Letting Patients Change Their Own Meds Using Apps and Connected Devices

A recent trial published in the Journal of the American Medical Association has demonstrated the efficacy of self-titration of blood pressure medications by patients with hypertension.

This article published with permission from iMedicalApps.com.

A recent trial published in the Journal of the American Medical Association has demonstrated the efficacy of self-titration of blood pressure medications by patients with hypertension.

Personally, I’m a proponent of giving patients self-titration schedules, particularly in my patients with systolic heart failure in whom I’m trying to maximize medical therapy. It’s a strategy I use somewhat sparingly though in part because of the difficulty to follow the home monitoring these patients are doing between clinic visits.

In the TASMIN-SR study by McManus et al, randomized approximately five hundred patients considered to be at “high risk,” meaning presence of comorbidities like diabetes mellitus, cardiovascular disease, or renal disease. Half were managed with usual care with their primary care physician.

The other half were randomized to a self-management program that began with two to three 1-hour training sessions to learn how to perform home blood pressure monitoring. They then met with their primary care physician to come with up a self-titration schedule, transcribed onto paper, based on those readings of up to three steps at a time; those steps could be serial increases in a single agent or addition of additional agents.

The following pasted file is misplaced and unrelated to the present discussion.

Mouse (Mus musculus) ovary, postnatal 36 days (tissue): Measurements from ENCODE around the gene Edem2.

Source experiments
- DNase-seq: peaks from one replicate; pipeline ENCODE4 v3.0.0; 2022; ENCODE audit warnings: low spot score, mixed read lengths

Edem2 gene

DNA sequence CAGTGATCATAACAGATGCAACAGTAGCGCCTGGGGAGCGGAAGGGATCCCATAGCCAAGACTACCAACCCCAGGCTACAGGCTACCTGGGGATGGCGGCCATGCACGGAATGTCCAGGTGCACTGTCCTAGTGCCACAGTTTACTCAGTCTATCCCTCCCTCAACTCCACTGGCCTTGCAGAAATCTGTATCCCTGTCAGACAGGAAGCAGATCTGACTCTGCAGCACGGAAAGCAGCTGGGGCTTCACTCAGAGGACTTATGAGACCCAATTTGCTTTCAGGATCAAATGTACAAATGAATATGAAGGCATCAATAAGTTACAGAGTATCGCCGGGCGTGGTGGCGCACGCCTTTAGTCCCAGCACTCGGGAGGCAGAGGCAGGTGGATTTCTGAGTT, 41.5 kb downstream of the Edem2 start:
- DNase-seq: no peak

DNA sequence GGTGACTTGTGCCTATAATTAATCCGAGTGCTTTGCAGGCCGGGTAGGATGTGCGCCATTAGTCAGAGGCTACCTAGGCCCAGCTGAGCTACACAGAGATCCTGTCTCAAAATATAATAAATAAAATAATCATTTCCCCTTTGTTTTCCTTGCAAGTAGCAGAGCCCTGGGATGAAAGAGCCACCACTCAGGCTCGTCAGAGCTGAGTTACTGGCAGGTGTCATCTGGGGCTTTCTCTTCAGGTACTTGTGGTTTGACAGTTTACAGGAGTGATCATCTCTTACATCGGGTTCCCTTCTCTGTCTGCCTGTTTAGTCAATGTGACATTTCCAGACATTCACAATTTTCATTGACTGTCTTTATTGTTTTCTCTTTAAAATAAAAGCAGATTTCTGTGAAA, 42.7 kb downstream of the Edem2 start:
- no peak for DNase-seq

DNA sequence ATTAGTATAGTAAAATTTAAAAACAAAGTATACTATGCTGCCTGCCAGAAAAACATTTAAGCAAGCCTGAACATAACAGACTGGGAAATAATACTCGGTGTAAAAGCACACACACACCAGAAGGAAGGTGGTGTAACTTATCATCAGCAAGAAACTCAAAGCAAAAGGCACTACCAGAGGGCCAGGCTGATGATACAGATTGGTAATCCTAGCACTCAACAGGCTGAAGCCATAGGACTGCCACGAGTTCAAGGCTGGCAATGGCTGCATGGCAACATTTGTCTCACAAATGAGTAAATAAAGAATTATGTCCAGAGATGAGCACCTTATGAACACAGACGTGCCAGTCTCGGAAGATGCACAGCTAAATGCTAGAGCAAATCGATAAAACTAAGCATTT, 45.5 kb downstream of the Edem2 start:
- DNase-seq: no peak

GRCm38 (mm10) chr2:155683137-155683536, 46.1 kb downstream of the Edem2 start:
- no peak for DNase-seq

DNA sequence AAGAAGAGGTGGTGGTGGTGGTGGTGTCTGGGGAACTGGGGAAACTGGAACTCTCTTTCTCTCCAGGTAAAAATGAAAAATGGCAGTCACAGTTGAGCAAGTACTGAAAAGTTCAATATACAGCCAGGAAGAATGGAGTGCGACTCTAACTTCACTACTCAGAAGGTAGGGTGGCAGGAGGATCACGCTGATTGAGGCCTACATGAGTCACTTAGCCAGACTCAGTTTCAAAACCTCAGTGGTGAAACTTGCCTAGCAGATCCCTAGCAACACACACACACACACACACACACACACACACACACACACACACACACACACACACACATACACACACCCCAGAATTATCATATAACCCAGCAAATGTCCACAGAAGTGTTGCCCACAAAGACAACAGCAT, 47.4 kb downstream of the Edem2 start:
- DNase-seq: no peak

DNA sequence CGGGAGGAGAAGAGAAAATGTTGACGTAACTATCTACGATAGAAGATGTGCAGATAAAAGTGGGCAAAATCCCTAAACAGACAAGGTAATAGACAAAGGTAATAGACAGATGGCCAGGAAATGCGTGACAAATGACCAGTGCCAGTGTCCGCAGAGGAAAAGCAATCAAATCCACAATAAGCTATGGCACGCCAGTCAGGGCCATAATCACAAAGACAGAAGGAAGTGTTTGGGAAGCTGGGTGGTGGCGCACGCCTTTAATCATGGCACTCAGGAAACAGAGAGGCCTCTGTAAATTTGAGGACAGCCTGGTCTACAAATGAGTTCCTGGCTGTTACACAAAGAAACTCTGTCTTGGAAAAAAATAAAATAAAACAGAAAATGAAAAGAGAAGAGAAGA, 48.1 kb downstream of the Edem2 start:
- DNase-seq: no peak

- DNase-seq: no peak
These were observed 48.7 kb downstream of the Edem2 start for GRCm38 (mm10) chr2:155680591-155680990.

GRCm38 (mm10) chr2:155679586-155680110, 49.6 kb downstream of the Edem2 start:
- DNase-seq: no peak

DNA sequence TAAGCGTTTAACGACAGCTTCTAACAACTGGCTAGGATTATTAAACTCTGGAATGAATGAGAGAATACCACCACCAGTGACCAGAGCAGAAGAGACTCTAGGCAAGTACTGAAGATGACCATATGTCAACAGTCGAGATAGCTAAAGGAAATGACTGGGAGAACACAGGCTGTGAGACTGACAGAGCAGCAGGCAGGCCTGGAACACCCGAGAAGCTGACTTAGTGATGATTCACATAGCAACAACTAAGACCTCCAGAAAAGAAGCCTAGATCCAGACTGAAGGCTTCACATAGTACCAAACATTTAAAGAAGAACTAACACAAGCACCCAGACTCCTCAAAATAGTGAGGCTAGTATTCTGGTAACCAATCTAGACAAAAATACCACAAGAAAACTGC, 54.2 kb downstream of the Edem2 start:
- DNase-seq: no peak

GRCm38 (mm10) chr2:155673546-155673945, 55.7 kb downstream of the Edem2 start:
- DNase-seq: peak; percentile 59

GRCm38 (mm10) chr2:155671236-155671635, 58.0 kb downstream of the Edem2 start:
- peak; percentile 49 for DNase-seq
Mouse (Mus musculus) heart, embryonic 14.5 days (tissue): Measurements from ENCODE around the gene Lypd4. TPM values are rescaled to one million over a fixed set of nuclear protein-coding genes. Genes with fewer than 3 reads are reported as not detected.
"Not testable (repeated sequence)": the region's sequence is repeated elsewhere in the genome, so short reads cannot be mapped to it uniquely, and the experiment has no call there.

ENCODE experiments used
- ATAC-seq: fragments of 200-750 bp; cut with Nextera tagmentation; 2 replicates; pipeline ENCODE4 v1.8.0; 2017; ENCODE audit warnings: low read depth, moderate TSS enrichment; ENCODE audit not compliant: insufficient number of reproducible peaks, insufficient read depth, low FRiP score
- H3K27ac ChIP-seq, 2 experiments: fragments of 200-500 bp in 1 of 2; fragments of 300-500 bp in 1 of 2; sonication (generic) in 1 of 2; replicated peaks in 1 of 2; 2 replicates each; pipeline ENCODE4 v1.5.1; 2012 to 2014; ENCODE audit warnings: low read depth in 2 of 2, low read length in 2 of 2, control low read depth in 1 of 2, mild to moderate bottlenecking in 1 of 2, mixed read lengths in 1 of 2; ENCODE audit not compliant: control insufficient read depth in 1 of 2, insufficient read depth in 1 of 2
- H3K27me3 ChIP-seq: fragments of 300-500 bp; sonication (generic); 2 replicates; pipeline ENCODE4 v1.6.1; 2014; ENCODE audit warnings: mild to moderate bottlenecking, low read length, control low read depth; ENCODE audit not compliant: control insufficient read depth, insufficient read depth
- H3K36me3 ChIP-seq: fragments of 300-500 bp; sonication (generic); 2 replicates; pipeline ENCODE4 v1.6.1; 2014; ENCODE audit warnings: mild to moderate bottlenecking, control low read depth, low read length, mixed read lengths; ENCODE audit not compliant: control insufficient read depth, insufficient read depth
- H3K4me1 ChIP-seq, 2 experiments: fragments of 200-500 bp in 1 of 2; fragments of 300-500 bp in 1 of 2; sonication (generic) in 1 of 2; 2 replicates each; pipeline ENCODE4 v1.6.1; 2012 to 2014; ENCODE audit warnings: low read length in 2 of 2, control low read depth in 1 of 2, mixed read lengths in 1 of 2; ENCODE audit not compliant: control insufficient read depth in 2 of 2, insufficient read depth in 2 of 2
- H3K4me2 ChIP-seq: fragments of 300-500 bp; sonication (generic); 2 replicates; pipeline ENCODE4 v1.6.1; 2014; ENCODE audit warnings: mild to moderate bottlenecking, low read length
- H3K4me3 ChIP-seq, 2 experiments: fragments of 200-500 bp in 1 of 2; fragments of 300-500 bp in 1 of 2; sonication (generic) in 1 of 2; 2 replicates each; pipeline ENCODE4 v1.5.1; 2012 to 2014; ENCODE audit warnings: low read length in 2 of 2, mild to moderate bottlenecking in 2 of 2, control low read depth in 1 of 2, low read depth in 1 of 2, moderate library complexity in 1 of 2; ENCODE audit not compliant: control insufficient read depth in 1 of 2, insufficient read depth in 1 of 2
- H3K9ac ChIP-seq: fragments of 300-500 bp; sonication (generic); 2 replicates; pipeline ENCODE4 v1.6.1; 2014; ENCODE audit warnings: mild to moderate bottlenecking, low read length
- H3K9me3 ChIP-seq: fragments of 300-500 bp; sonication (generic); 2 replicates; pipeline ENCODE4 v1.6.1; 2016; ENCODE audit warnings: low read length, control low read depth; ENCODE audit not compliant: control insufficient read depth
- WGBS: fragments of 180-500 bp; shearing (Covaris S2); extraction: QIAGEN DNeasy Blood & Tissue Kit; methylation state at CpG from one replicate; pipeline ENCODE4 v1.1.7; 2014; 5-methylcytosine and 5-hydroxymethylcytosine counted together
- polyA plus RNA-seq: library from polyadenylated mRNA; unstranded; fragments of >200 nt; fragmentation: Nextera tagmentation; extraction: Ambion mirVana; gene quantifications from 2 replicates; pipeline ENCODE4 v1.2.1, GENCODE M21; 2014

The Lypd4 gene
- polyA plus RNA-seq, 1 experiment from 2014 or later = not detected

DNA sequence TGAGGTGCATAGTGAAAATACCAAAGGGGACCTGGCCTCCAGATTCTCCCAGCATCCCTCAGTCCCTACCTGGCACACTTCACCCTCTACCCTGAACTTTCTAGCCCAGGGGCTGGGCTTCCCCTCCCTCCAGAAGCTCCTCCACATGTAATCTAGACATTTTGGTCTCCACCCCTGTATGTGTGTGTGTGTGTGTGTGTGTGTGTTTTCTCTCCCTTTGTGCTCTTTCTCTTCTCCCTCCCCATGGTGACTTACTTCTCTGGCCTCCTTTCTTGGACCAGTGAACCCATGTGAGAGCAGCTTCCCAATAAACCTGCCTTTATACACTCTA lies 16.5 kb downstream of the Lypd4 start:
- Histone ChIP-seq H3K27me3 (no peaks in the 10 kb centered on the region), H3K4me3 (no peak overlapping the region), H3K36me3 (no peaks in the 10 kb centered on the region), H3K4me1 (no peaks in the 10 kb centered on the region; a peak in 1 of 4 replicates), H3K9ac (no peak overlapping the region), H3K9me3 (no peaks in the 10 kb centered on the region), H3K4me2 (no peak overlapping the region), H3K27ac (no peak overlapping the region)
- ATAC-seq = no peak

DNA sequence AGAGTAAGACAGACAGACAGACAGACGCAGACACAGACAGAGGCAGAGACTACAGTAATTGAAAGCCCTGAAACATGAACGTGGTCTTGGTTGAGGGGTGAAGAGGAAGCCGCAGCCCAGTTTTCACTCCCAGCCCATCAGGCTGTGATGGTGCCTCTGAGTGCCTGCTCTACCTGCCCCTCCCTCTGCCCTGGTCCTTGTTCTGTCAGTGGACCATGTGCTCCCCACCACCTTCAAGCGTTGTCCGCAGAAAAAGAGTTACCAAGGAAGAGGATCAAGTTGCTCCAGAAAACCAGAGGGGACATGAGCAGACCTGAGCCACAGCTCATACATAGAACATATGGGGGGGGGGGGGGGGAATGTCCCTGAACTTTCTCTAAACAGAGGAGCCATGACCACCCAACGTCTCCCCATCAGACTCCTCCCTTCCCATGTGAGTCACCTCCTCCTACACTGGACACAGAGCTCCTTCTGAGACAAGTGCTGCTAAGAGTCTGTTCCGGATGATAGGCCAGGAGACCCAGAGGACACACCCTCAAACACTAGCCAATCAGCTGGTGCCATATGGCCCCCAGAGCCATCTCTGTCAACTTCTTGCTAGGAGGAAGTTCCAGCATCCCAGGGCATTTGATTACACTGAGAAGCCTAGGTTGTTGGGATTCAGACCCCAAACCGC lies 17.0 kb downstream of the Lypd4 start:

At twelve months, the intervention arm achieved a blood pressure reduction of 9 mm Hg / 3 mm Hg in comparison to the usual care group. This effect was attributed to a significantly greater medication use, both dose and number, in the intervention group.

In this study, the self-titration plan was agreed upon in a clinic visit and then transcribed onto a paper given to the patient. The patient then used an unconnected blood pressure cuff at home with pre-set parameters for the patient to notify their primary care physician if their readings were too high or too low. Notifications of self-titration were accomplished by having the patient send in paper notifications to their primary care physician.

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